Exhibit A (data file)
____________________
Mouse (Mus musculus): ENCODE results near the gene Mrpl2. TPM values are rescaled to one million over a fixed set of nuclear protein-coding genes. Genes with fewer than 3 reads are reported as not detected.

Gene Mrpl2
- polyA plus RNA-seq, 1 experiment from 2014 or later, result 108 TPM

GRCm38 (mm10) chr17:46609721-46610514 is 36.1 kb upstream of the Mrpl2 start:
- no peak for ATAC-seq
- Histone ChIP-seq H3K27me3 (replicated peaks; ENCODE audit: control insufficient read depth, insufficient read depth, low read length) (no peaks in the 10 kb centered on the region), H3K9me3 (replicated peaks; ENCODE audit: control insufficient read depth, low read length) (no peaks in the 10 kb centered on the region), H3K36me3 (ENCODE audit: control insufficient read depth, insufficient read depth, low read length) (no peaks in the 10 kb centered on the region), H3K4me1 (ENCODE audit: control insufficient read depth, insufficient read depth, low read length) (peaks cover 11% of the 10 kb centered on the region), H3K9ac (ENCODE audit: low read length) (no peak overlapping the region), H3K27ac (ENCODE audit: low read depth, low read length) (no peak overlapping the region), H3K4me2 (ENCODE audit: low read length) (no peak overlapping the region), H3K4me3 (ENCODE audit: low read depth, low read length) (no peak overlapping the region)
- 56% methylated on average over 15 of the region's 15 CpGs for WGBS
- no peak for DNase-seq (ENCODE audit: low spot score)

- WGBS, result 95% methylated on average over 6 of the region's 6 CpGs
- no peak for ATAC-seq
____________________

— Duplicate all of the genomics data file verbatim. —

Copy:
Mouse (Mus musculus): ENCODE results near the gene Mrpl2. TPM values are rescaled to one million over a fixed set of nuclear protein-coding genes. Genes with fewer than 3 reads are reported as not detected.

Gene Mrpl2
- polyA plus RNA-seq, 1 experiment from 2014 or later, result 108 TPM

GRCm38 (mm10) chr17:46609721-46610514 is 36.1 kb upstream of the Mrpl2 start:
- no peak for ATAC-seq
- Histone ChIP-seq H3K27me3 (replicated peaks; ENCODE audit: control insufficient read depth, insufficient read depth, low read length) (no peaks in the 10 kb centered on the region), H3K9me3 (replicated peaks; ENCODE audit: control insufficient read depth, low read length) (no peaks in the 10 kb centered on the region), H3K36me3 (ENCODE audit: control insufficient read depth, insufficient read depth, low read length) (no peaks in the 10 kb centered on the region), H3K4me1 (ENCODE audit: control insufficient read depth, insufficient read depth, low read length) (peaks cover 11% of the 10 kb centered on the region), H3K9ac (ENCODE audit: low read length) (no peak overlapping the region), H3K27ac (ENCODE audit: low read depth, low read length) (no peak overlapping the region), H3K4me2 (ENCODE audit: low read length) (no peak overlapping the region), H3K4me3 (ENCODE audit: low read depth, low read length) (no peak overlapping the region)
- 56% methylated on average over 15 of the region's 15 CpGs for WGBS
- no peak for DNase-seq (ENCODE audit: low spot score)

- WGBS, result 95% methylated on average over 6 of the region's 6 CpGs
- no peak for ATAC-seq